Family demands apology from Ford government for beating death of Soleiman Faqiri

 The family of a mentally ill man who died in an Ontario jail after he was beaten by guards is calling for a public apology from the Ford government. Relatives of Soleiman Faqiri held a news conference at Queen’s Park Thursday morning to draw attention to systemic issues in the correctional system. “My family deserves [[{“value”:”

The family of a mentally ill man who died in an Ontario jail after he was beaten by guards is calling for a public apology from the Ford government.

Relatives of Soleiman Faqiri held a news conference at Queen’s Park Thursday morning to draw attention to systemic issues in the correctional system.

“My family deserves a public apology from Premier Doug Ford and the government for the beating death of Soleiman Faqiri,” said Yusuf Faqiri, Soleiman’s brother.

“My family deserves this apology because this isn’t just about Soleiman Faqiri, this is about a man who suffered from mental illness that it could be anyone of us. We deserve that public apology and that public apology needs to be given by this premier and this government.”

Last December a coroner’s inquest ruled Faqiri’s death a homicide and issued a total of 57 recommendations focusing on the delivery of health care – particularly mental-health services – in corrections, training for correctional staff and management, and use-of-force practices, among other issues.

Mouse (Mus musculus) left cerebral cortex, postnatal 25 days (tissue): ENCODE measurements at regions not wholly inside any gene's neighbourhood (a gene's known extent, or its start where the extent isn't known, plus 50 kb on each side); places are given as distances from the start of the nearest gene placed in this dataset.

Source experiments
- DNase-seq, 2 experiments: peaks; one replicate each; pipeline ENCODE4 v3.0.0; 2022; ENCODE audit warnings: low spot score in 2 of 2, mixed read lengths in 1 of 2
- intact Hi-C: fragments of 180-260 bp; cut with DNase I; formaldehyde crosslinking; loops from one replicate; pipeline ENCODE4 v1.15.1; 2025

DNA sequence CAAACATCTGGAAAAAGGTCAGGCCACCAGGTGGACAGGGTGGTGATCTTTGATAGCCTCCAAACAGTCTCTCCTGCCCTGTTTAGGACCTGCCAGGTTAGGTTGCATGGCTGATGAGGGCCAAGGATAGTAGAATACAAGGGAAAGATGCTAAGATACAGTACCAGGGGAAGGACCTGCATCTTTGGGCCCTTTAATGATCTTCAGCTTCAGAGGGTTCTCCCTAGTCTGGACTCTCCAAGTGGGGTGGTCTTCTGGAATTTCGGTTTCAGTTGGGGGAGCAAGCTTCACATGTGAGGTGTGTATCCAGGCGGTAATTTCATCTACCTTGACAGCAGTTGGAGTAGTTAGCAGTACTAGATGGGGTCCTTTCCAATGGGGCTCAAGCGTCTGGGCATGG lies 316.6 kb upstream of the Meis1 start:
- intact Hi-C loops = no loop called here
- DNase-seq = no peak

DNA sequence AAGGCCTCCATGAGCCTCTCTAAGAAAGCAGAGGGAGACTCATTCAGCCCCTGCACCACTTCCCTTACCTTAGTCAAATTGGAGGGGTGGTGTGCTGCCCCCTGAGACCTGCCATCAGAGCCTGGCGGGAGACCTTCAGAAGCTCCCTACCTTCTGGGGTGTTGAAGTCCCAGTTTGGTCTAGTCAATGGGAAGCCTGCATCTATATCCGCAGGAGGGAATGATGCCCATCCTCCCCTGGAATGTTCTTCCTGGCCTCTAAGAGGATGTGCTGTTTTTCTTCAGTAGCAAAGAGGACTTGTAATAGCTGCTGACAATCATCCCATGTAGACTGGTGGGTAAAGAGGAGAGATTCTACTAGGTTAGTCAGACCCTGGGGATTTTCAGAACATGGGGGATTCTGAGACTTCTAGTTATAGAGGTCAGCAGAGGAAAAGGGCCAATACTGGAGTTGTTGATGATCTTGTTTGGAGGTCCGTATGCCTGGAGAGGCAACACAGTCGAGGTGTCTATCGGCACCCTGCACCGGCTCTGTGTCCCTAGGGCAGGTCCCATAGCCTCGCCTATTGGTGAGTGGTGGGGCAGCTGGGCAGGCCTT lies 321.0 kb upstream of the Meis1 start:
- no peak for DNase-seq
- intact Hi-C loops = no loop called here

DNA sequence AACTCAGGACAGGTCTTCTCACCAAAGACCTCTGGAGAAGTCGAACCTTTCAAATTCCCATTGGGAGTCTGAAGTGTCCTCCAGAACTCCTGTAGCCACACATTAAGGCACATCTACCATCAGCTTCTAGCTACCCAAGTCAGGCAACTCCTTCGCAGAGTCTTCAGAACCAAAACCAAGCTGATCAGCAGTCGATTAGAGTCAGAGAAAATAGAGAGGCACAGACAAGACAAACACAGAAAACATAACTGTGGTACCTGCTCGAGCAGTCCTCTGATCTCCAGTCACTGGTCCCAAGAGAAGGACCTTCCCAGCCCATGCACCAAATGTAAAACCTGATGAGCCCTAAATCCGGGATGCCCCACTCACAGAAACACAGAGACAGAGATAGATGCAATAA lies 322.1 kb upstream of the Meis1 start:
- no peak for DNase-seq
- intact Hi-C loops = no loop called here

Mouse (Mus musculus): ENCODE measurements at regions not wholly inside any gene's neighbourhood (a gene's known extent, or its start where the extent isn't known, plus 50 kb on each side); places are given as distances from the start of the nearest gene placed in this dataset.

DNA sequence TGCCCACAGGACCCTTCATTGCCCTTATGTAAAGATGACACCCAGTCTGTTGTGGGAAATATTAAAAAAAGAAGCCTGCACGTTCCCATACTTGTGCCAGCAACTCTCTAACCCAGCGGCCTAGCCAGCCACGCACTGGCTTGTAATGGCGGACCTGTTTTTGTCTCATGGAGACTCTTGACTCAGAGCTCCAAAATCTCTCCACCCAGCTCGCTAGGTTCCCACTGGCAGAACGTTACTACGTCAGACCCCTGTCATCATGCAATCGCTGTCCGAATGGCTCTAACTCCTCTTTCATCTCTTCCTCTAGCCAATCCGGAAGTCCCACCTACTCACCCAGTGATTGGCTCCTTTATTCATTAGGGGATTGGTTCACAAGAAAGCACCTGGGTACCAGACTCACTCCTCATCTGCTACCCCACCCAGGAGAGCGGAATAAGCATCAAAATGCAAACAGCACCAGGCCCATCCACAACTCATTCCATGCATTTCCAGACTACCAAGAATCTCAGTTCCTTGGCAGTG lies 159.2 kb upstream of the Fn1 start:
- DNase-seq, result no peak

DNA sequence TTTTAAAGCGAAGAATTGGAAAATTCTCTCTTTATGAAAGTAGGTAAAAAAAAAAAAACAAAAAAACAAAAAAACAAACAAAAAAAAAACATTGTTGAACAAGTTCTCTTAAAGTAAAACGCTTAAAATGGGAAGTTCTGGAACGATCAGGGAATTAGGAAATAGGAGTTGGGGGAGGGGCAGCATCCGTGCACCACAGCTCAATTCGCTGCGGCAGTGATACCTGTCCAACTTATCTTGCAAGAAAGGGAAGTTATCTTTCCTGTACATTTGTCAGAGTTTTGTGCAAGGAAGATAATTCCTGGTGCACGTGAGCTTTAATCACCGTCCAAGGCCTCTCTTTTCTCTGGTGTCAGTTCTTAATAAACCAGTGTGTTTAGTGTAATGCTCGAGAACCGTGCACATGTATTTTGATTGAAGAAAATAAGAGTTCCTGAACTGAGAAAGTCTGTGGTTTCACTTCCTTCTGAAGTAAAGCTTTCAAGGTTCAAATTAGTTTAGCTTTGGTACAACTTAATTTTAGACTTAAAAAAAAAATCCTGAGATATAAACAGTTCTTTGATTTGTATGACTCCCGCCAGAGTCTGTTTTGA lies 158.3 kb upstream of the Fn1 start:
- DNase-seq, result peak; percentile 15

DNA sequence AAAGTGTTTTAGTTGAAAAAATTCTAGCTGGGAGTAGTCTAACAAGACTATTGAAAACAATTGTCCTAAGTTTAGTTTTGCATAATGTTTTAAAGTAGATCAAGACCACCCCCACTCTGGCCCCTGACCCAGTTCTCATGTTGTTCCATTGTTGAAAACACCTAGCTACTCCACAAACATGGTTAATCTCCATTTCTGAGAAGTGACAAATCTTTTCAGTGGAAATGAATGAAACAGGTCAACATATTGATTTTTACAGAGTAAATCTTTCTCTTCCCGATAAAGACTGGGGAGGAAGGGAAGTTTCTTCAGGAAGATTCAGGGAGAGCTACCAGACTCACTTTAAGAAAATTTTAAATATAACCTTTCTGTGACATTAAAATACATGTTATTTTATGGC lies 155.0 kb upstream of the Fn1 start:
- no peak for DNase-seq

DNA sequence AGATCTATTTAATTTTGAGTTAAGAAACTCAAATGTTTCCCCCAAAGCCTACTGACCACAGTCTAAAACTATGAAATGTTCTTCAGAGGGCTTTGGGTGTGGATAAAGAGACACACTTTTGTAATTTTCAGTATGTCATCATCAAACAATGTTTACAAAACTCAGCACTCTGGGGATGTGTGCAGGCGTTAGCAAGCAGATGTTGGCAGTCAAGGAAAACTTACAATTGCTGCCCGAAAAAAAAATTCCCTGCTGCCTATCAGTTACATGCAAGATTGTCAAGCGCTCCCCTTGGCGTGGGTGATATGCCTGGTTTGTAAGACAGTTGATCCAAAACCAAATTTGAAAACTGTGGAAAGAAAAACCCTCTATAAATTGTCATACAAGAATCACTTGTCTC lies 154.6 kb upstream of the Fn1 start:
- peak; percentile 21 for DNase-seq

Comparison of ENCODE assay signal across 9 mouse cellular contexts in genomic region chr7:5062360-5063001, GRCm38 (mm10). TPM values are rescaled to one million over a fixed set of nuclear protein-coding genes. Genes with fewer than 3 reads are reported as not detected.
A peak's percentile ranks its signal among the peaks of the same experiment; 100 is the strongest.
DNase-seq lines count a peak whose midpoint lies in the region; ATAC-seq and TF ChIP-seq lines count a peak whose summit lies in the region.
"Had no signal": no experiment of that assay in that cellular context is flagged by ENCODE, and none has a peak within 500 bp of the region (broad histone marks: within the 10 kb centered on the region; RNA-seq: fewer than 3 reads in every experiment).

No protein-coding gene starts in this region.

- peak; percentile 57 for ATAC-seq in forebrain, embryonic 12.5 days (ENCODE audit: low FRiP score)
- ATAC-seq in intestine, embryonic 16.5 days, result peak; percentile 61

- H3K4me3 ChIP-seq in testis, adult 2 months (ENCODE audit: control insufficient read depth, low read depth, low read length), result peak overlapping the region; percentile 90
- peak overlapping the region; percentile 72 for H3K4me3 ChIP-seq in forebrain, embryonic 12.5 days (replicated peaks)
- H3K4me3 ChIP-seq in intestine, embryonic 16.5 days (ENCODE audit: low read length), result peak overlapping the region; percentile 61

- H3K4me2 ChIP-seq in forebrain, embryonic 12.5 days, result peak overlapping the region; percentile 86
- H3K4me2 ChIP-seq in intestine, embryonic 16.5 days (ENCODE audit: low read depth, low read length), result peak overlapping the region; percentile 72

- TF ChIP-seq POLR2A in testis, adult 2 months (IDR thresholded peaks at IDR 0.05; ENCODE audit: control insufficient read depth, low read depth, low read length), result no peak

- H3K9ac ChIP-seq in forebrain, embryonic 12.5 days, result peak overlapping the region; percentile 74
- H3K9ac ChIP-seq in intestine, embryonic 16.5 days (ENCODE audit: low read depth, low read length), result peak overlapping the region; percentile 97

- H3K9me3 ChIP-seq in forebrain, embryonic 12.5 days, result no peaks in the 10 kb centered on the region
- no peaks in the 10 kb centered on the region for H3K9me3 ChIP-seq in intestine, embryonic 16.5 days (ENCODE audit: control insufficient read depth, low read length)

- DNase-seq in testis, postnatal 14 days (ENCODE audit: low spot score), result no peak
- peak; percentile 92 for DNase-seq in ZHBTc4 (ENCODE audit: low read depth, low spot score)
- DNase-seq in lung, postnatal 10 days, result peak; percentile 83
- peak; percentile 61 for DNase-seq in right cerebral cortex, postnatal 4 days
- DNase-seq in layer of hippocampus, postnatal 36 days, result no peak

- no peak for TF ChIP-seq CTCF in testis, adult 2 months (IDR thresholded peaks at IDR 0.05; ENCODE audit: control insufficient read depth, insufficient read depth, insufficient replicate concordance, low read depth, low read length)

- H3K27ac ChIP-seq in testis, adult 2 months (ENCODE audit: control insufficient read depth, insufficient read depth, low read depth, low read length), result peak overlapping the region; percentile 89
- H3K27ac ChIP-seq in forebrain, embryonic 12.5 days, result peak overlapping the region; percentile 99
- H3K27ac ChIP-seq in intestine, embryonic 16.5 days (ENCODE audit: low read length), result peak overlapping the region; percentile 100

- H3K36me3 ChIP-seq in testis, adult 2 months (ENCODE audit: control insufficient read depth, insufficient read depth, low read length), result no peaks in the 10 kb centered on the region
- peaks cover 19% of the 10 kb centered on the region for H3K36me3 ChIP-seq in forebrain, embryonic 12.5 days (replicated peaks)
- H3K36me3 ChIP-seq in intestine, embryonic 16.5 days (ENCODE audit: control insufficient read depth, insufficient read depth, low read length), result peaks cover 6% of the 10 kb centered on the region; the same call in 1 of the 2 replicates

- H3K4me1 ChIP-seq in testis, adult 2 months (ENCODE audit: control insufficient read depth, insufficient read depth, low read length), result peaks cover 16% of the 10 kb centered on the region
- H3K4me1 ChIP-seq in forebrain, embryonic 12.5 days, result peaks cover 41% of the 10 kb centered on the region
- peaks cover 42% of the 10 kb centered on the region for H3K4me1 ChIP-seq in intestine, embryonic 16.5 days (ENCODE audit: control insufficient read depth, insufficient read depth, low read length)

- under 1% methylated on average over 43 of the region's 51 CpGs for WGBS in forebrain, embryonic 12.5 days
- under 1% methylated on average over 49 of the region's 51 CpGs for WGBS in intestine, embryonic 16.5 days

Recommendations issued in a coroner’s inquest are not binding and the finding of homicide carries no legal liability.

But Faqiri’s brother says the province has not fulfilled any of the recommendations – including what he calls the “easiest one,” a call for a statement recognizing jails are not an appropriate environment for people with significant mental health issues, which came with a 60-day deadline.

“Imagine ladies and gentlemen having no accountability. Imagine if you’re loved one’s voice and his death have never been acknowledged by the very institution and government that is responsible for his death,” said Faqiri. “The premier claims to care for ordinary Ontarians, yet he does not even acknowledge your loved one’s death. How many tragic deaths and inquests do we need until governments do their duty to protect our most vulnerable and transform the correctional system.”

A spokesperson for the Solicitor General did not immediately respond to a request for comment.

Faqiri, who was 30, was arrested in early December 2016 after allegedly stabbing a neighbour while experiencing a mental health crisis.

The inquest heard that Faqiri, who had schizophrenia, appeared increasingly unwell during his time at the Central East Correctional Centre in Lindsay, but did not see a psychiatrist, nor was he taken to the hospital.

He died on Dec. 15, 2016, after a violent struggle with correctional officers that broke out as they were escorting him from the shower to his segregation cell.

Coroner’s counsel urged jurors to rule his death a homicide while lawyers for the union wanted his death to be ruled accidental.

Files from The Canadian Press were used in this report

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